My Curriculum Vitæ/Résumé Template for Researchers/Academics using LaTeX

A few years ago, I decided to make the jump from Word to LaTeX for creating my academic research curriculum vitæ (résumé). There were various reasons for this: a more professional-looking style, better control, and being able to more easily include a reusable BiBTeX bibliography, given that many of the popular researcher and academic social networks (ResearchGate,, Mendeley) and our own institutional research information system (IRIS) at NUI Galway also support BiBTeX as an import format.

After some exploration, I decided to use the Long Professional Curriculum Vitae template from, based on résumé templates from RPIs Rensselaer Career Development Center, and which in turn uses the popular res.cls or Resume Document Style by Michael DeCorte from 1989 (updated by Venkat Krishnamurthy in 2001).

I’ve modified this somewhat over the past few years, and thought it was time to share back what I now have with the community so that other academics/researchers don’t have to start from scratch when writing/creating their own CV/résumé headings and layout.

Therefore I’ve committed the LaTeX/BibTeX source files for my Curriculum Vitæ and publications to GitHub which I hope will be of use to others. The link is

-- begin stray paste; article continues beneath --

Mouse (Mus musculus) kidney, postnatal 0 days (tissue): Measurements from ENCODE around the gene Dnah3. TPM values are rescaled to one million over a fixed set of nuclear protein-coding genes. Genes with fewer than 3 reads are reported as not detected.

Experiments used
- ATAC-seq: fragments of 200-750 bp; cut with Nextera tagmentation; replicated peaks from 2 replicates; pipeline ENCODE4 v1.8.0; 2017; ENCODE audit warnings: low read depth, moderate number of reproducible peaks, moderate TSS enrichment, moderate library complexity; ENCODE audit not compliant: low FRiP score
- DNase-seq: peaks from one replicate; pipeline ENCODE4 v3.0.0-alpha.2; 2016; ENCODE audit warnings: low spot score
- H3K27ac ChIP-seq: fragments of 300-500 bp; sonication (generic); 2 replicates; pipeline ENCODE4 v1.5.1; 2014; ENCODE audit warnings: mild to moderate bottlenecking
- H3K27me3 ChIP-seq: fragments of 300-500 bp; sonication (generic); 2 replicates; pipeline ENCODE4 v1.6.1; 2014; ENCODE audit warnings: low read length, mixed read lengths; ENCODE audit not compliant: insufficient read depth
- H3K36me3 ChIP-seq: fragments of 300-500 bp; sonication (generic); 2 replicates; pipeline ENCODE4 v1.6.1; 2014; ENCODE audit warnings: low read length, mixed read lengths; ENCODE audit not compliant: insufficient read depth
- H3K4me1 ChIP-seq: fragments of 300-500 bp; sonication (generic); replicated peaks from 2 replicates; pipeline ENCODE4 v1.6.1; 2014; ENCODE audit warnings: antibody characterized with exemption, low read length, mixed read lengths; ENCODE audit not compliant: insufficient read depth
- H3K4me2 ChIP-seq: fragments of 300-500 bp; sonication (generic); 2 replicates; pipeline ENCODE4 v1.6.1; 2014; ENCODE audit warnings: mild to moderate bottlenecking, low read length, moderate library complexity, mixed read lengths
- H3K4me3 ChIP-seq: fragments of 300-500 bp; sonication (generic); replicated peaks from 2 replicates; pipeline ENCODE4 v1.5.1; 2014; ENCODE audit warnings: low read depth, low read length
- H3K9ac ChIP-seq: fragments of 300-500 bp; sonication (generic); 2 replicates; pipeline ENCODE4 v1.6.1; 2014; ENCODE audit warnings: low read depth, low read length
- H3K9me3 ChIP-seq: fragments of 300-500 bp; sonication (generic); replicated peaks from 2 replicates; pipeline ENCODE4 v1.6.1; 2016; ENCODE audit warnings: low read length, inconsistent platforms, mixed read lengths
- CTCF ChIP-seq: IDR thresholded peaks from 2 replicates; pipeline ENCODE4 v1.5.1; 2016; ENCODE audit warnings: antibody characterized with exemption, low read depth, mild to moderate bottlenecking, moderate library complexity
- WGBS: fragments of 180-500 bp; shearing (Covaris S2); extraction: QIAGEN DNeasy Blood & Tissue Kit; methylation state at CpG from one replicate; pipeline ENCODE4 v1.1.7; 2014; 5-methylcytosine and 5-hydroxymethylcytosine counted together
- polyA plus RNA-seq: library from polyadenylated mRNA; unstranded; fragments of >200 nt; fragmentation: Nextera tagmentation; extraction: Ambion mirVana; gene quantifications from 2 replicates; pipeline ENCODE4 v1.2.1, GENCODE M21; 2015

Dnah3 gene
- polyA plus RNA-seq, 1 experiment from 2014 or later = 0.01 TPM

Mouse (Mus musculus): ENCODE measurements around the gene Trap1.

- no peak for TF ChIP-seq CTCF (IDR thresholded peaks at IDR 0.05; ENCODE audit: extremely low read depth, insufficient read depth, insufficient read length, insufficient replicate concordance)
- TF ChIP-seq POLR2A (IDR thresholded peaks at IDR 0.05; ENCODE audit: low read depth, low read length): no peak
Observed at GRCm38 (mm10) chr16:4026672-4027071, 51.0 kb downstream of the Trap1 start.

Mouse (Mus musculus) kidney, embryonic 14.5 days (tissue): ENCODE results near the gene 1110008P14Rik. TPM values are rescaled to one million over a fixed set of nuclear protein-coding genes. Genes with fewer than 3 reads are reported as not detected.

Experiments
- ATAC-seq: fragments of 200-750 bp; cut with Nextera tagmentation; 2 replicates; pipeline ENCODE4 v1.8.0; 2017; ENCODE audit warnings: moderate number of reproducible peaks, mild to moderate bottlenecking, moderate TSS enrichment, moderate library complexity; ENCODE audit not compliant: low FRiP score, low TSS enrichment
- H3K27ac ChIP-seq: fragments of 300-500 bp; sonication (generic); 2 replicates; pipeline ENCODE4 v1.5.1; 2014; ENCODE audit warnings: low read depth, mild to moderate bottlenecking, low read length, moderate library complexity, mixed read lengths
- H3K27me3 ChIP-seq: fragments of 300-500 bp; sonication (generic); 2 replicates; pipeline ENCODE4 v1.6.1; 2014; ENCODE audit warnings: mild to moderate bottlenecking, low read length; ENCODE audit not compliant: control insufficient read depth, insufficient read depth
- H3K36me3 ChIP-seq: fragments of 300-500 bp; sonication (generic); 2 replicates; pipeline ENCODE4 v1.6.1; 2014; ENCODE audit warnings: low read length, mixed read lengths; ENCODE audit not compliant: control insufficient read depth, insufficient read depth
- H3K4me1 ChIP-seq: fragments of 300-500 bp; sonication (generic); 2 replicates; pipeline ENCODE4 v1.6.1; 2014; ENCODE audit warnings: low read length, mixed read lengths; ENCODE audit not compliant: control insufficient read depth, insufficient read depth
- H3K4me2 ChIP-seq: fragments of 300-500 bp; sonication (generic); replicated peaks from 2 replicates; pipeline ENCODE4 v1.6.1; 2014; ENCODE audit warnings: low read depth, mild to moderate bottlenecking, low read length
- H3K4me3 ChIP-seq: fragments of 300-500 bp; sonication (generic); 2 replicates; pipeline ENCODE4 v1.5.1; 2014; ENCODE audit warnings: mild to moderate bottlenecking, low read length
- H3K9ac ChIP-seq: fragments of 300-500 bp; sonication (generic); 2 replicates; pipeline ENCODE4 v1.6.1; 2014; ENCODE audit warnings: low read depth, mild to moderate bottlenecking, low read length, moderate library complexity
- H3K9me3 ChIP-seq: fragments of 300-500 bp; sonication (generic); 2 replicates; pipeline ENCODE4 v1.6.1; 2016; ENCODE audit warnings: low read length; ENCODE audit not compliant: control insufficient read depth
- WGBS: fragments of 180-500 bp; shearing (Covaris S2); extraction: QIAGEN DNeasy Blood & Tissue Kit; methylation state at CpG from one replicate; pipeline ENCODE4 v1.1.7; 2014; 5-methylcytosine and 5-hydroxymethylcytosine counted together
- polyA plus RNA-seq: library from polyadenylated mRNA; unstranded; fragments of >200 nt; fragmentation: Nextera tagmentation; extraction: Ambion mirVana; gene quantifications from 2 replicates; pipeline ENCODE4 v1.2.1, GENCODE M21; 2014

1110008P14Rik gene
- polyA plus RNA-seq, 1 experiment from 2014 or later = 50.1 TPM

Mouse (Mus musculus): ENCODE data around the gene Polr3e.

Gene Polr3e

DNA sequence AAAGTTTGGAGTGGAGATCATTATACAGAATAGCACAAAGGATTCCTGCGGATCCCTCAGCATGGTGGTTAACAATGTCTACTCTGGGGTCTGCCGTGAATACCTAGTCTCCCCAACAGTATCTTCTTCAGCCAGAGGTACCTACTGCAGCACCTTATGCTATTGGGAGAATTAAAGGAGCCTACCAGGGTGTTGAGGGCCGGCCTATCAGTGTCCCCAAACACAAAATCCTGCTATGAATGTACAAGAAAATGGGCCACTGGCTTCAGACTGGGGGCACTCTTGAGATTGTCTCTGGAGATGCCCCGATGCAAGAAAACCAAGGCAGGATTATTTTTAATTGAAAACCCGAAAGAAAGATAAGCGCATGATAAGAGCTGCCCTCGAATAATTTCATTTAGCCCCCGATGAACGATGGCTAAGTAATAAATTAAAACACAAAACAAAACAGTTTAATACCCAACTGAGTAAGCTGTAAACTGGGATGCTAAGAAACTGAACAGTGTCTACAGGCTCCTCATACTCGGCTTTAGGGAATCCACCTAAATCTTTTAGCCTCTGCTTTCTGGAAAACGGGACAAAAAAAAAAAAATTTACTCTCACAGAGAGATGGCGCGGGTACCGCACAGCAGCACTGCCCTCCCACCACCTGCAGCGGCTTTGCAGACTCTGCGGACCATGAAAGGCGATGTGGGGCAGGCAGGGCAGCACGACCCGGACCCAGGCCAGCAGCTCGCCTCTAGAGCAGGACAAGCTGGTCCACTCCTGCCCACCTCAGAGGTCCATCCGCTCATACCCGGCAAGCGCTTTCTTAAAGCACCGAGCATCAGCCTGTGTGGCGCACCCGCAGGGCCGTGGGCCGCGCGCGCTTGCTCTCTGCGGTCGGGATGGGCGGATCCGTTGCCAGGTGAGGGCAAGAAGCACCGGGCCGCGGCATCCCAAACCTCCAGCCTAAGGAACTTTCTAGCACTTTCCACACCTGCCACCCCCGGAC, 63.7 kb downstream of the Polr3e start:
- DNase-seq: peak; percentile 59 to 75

For those unfamiliar with it, LaTeX is a document typesetting/preparation system. It’s usually edited as a text file (not WYSIWYG) and then periodically you/it can generate a rendered PDF file. As a result, you have more control over the formatting as you can see exactly what is going on behind the scenes: like you would do with HTML or as WordPerfect used to do way back when (for WP users, you could edit the control codes directly and then see the rendered document in a split-screen view). It has powerful templating, many add-ons/modules, and works with/imports the BiBTeX bibliography format as mentioned.

In the GitHub repository, I have placed the .tex file and .bib files for my CV and publications. For editing and maintaining my CV and associated repository on a Mac, I use a combination of TeXShop, BibDesk, and GitHub Desktop.

Tips: Within TeXShop, you should use the pdflatex option (pdflatexmk) to invoke biber for the BibTeX formatting. You can also generate a HTML file from this CV using pandoc, but you will need to do a bit of manual editing to the .tex file first (change \centerline to \underline, and longtable to tabular). Finally, if you want to link to a PDF file in your GitHub repository from your own website, you can use this URL hack:


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